Wales’ Auditor General report out today on staff sickness levels in the NHS makes for interesting reading for BMA members. It says it’s still a “significant problem”, even though some improvements have been made.
Since April 2004, time off work because of ill health has averaged out at 14 working days per year for an NHS trust worker. This is down on the previous two years, when the average rate was just over 15-and-a-half working days per year.
I don’t think it should come as any surprise that sickness levels by NHS staff are higher than in other professions. After all, they are coming into contact with various different kinds of illnesses constantly. Those with the strongest immune systems are going to succumb at some point!
Of course, we’re not just talking about physical ill health here either. “Sickness” can cover all kinds of ailments, including stress. And again, it’s hardly surprising if staff working in NHS trusts experience more incidents of stress than other sectors, considering the very stressful situations medics are faced with on a daily basis. Then you have to add to that the fact that occupational health services are found wanting in many parts of the NHS.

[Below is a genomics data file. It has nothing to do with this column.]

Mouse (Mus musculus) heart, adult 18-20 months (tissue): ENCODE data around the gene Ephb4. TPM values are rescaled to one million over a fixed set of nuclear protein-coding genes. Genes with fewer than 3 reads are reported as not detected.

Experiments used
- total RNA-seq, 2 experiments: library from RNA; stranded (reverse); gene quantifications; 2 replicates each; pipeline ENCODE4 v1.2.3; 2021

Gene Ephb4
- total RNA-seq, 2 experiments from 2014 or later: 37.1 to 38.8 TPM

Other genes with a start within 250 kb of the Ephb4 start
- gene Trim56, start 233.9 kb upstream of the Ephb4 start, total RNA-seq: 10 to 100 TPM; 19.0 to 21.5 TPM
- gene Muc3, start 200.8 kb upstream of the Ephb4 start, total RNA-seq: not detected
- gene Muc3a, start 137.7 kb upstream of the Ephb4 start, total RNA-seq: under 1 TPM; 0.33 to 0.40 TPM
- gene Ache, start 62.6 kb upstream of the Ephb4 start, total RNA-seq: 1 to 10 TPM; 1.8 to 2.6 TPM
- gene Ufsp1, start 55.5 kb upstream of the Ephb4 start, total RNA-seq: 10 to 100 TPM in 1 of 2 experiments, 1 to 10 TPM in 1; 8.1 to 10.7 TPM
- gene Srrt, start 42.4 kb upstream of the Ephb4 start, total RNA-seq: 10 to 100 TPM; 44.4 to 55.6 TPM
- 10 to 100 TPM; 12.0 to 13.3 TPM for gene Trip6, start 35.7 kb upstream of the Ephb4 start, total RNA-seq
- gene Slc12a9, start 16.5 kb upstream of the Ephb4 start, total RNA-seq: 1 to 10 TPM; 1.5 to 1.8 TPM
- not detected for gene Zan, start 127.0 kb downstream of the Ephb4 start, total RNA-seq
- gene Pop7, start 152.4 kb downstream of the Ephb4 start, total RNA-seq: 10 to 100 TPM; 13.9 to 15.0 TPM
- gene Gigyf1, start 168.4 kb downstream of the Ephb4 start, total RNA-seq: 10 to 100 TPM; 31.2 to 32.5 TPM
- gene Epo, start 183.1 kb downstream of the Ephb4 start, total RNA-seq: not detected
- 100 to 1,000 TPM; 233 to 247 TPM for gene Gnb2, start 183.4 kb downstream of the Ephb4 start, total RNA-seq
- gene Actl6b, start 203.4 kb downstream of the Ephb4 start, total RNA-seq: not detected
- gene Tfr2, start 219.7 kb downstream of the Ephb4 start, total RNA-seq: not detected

That’s exactly why the BMA is calling for a national roll-out of the Primary Care Support Service, as part of our consultation response to the proposed reforms of the Welsh NHS. The PCSS is currently the only occupational health service available to clinicians and disappointingly, isn’t on offer in all parts of Wales. Even the Auditor General, in his new report, highlights the need to improve occupational health services for NHS staff. If that happens, then maybe we really will start to see a dramatic fall in the number of sick days taken by employees looking after the health of everyone else.